Businesses’ relief after negative Covid-19 tests
Staff at two more venues outside Auckland visited by two people involved in the city’s coronavirus cluster have tested negative for the virus.
The owner of Rotorua’s Fat Dog Cafe, has expressed his relief after staff received negative test results.
Chris Powell revealed the news via social media and praised his staff who had been self isolating at their homes.
Speaking to Stuff about the results Chris says it has been “a stressful time for the staff and their families, some with elderly relatives”.
He says business has suffered in the wake of his decision to out his café as one of the premises visited, something he says he was under no obligation to do, and would do again.
“It’s a process of elimination [for people in Rotorua that weekend] from the possibility of having COVID.”
He says customers appreciated his transparency too, and that “we had a really good day today”.
Chris also expressed sympathy during the conversation, and in earlier social media posts, for the Auckland family at the centre of this COVID storm.
“We understand the Auckland family of four is having a tough time,” he posted.
“Our team wanted to reach out to them publicly and show our support. It’s important to note that they were doing what every Kiwi has been encouraged to do – go out and see NZ's backyard. At the appropriate time, Fat Dog hopes to see them again in Rotovegas.”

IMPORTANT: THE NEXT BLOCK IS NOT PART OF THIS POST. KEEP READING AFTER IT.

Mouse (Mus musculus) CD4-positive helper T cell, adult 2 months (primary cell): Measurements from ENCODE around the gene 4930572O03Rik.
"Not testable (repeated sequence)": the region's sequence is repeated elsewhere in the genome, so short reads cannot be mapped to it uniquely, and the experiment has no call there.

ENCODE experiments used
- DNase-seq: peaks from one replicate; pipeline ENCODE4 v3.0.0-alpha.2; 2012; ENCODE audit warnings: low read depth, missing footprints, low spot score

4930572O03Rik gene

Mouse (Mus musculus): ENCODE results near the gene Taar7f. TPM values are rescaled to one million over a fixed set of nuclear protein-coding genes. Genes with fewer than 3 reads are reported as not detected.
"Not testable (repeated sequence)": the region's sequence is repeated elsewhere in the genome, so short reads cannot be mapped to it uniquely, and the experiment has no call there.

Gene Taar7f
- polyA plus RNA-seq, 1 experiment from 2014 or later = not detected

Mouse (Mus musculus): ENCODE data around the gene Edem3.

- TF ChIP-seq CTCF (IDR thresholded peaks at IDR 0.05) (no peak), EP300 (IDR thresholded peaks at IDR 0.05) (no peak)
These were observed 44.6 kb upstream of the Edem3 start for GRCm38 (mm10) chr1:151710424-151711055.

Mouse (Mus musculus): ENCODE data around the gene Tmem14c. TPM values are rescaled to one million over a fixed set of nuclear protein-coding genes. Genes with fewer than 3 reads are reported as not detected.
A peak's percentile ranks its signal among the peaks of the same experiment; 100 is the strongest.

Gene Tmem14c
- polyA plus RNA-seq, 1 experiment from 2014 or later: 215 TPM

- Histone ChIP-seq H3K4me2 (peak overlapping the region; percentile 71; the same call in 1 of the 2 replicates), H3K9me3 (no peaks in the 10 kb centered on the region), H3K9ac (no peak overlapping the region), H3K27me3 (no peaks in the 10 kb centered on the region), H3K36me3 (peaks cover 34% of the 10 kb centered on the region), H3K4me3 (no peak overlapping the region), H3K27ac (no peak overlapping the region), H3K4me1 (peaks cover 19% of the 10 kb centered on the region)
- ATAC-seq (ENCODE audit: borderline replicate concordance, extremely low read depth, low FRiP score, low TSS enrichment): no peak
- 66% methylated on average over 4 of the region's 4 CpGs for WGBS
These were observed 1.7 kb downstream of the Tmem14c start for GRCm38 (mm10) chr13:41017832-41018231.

Chris told Stuff a high percentage of their customer base came from Auckland, and that he “felt for them”.
He also revealed how hard the process of isolating staff was, as he first had to ascertain who had been close to the Auckland family members.
“I had to review all the security footage, you’re basically doing your own contact tracing.”
Sail Barbery owner Peter Battell says accurate record keeping was ‘the first thing we did right.’ Benn Bathgate/Stuff.
Good test result news was also revealed by Taupō-based Sail Barbary owner Peter Battell.
He says that all COVID tests have come back negative following the visit last week by two people involved in the cluster.
Accurate record keeping for track and tracing was "the first thing we did right,” says Peter.
"Some of the rest may have been good luck but also being out in the open air probably didn't hurt."
Thirteen people and one skipper were on the cruise in Taupō on Monday, August 10.